"No!" His breath halted and his face contorted in pain. "It hurts like hell. Don't move me."
Bray froze when he saw the piece of wood protruding from Wayebury's stomach, the dark stain of blood soaking the white brocade of his waistcoat. The realization of what had happened slammed through Bray and caused a rare shock of panic to rip him. "What happened?"
"I don't know," Wayebury said, his voice ragged as other men slowly gathered around, whispering among themselves. "Something must have caught in the wheel."
"All right, don't worry about that right now," Bray said, trying to process the tragic turn of events. "We'll figure that out later." He looked up at the concerned faces of the other men. "Someone get my carriage over here," he ordered.
"My sisters," Wayebury managed to say before coughing in pain. "I must get back to my sisters."
"You will," Bray answered, wanting to placate the man.
"They'll be expecting me home by week's end."
"We'll get you there," Bray said, though he was certain that would never happen.
"They depend on me, you know."
"Yes, I'm sure."
"God! It hurts like hell! What did I do to myself?" Wayebury struggled to raise his head.
"Don't sit up." Bray tried to hold the viscount still, but the thrashing man managed to lift himself enough with his feet to lower his head and look down at his stomach. A pain-racked laugh that ended in a wounded animal-like groan blew past his lips and he went limp.
Bray's arms tightened under Wayebury's shoulders. "Just hold on until the carriage gets here. You'll be fine."
Wayebury's trembling hand slipped slowly down to his stomach and felt around the wood. He winced. "No," he said on a moan that carried eerily into the darkness. "I'm not blind. You can't save me. I'm going to die."
Bray knew the man's words to be true, but it didn't seem fair that Wayebury knew it, too. Bray looked into the viscount's eyes and saw fear, but he didn't know what to say to him. Bray had never been that scared. "Lie still and don't try to speak."
"I can feel it's deep, Lockington." Wayebury made an effort to laugh again, but it sounded more like an agonizing growl. "I can see it's too late for me."
"Hell no, it's not!" Bray demanded as if saying so would make it true.
"Don't lie to me."
"I'm not. I've not lost a friend yet, and you're not going to be the first. We'll get someone to help you."
"There's no time, Lockington. My—my uncle will inherit the title. He won't—provide for my sisters—as I have. I can't leave them with him."
"Listen to me. You won't."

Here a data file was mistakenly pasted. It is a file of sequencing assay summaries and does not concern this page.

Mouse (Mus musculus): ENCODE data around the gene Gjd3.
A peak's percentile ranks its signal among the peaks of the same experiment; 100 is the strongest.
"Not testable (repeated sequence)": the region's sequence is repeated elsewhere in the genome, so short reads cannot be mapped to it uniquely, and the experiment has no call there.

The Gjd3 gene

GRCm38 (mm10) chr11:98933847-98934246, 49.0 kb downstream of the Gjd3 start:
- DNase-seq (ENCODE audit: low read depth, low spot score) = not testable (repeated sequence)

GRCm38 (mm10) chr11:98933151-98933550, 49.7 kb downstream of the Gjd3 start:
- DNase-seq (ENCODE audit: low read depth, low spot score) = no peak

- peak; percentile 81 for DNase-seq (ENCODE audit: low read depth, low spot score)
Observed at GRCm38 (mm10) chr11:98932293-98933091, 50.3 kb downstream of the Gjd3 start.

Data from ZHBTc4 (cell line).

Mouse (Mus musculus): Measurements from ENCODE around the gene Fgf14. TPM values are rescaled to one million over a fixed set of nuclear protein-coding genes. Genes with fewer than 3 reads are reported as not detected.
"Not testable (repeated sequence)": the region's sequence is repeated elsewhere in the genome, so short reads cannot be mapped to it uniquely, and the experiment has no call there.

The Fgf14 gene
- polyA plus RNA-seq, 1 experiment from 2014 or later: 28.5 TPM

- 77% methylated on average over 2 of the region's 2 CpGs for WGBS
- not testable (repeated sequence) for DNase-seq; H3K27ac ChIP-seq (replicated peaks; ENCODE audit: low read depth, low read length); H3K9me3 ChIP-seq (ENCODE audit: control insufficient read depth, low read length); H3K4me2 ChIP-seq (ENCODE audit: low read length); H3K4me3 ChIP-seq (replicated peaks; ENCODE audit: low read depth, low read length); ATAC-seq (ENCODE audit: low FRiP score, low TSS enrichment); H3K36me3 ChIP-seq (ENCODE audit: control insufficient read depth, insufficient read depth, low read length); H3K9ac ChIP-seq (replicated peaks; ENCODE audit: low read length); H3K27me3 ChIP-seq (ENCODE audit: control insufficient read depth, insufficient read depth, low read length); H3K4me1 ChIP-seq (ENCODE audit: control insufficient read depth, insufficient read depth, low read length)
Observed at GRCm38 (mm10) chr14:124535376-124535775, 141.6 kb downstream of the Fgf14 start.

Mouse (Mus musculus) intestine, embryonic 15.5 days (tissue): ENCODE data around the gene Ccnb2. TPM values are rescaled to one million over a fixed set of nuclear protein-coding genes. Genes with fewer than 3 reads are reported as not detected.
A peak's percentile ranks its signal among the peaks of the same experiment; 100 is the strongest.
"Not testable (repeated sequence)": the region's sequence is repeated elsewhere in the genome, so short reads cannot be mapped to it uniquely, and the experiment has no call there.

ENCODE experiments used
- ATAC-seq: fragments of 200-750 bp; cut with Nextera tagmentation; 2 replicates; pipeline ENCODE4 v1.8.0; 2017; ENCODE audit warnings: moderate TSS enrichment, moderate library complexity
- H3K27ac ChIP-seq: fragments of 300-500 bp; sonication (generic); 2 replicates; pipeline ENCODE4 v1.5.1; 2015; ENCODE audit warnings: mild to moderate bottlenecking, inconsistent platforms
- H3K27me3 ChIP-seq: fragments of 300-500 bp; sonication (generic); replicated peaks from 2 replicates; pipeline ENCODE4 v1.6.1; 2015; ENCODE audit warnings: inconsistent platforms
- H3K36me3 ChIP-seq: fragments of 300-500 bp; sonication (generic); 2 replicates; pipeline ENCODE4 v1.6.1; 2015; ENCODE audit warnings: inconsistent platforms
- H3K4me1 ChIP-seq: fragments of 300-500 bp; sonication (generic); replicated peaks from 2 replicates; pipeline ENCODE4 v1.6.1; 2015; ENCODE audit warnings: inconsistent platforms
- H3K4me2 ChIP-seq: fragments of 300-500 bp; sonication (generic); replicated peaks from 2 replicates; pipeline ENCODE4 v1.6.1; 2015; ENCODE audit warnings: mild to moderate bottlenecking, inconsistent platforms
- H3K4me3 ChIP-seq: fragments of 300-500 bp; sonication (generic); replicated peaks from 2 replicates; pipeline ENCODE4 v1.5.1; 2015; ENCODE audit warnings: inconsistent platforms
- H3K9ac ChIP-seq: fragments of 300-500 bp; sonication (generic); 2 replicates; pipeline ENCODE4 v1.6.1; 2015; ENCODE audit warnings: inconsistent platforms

"You've got to help me," Wayebury whispered, and closed his eyes.
An oppressive quietness settled over the group of gentlemen. The only sounds Bray heard for a few moments were the viscount's loud, heavy breathing; the hum of crickets; and the lonely chirp of a night bird calling in the distance. All he could think was that if the man was quiet, maybe it meant he wasn't in any pain.
"I must ask a favor of you, Lockington," Wayebury said, opening his eyes and breaking the stillness.
"What is it?" Bray said, noticing the man's lips had lost their color, his breaths coming short and shallow.
"Marry my sister Louisa."
Marry? Bray thought the man wanted a nip of brandy to cut the pain. Having just turned twenty-seven, Bray hadn't even thought about the idea of marriage. He wasn't interested in being leg-shackled by anyone.
"I'm not agreeing to anything like that, you blasted blackguard, because you're not going to die."
Prim reached up and closed his bloody fingers around the ends of Bray's neckcloth and pulled his face close. The smell of blood rose up from the viscount's hand.
"Marry Louisa!" Wayebury exclaimed on a deep breath that slowly died away.
"Hellfire," Bray swore as his hands curled into fists. "That's nonsense talk, and I won't hear more of it. Next you'll have me promising to pay your mistress and all your gaming debts, too."
"No, it's my sisters. Help me, Lockington. Say you'll do it—and help me."
"Quiet now," Bray said again, not wanting to hear more of the viscount's preposterous ideas. "Save your strength."
"Help me!" he cried louder.
"Tell him you'll do it," someone in the crowd mumbled.
"Give the man some peace," another added.
Bray looked up at the swarm of troubled faces urging him to put the man at ease, but Bray made no reply to their pleas. Instead he demanded, "What's taking so long to get the damn carriage here?"
"I hear it coming," a man answered.
The viscount coughed and blood trickled from the side of his mouth. His dog whimpered again, and Prim's bottom lip trembled. "You owe me, Lockington."
"The hell I do," Bray answered without thinking.